Homer The Iliad Book 24 Scene: Hektor’s funeral, he’s just been cremated. This passage is taken from the last page, part of the final paragraph. 1950 version translated by E.V. Rieu, 2003 amendments Peter Jones.
‘…They took the bones, wrapped them in soft purple clothing and put them in the golden coffin. This coffin they immediately lowered into a hollow grave which they covered with a close-set layer of large stones. They hurriedly piled up earth over it to mark the grave-mound, posting guards all round in case the Greeks launched a premature attack. When they had piled up the mound, they returned into the city and reassembled for a magnificent funeral feast in the palace of Priam their Olympian-bred ruler.
Such were the funeral rites of horse-taming Hektor.’
Priam had stolen into the Greeks camp and retrieved his son’s body from Akhilles. The Greek champion promised the king they will grant twelve days for funeral rites, and fighting ceased. During this time, the Greeks played games, a version of the Olympics, while the Trojans gathered to honour their hero. That’s it. Nothing more.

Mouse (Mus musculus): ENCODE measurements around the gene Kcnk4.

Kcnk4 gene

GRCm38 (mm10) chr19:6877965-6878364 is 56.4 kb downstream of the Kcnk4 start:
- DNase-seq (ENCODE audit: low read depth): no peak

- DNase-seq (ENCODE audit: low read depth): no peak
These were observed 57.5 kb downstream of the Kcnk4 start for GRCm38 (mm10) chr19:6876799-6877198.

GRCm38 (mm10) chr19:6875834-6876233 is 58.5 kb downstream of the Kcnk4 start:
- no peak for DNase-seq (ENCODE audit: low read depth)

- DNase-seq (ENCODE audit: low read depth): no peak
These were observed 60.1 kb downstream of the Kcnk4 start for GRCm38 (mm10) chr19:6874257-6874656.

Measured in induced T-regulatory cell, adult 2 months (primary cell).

For those who are not familiar with Homer’s story, he never mentioned a Trojan Horse. It was a later invention by storytellers long after Homer. It doesn’t mean something like that never happened but if Homer didn’t have it in his rendition, chances are it wasn’t part of the original story.
So why include it? Why does a writer tell stories? To entertain and for excitement.
In Virgil’s Aeneid, which describes the siege of Troy, his character Laocoon tells the doomed citizens of Ilium ‘don’t trust the horse, Trojans! Whatever it is, I fear Greeks even when they are bringing gifts’. Hence the phrase, ‘Beware of Greeks bearing gifts.’
Now, I am novice historian, but have read books and watched documentaries about Troy and the myths. If there was a hint of truth about the ‘Trojan Horse’, it probably be more siege towers. The Greeks camped out on the plains of Troy for ten years, anything is possible. Trees were cut down to make temporary huts so why not build siege towers.
I prefer Homer’s version, though a variation always makes the story interesting.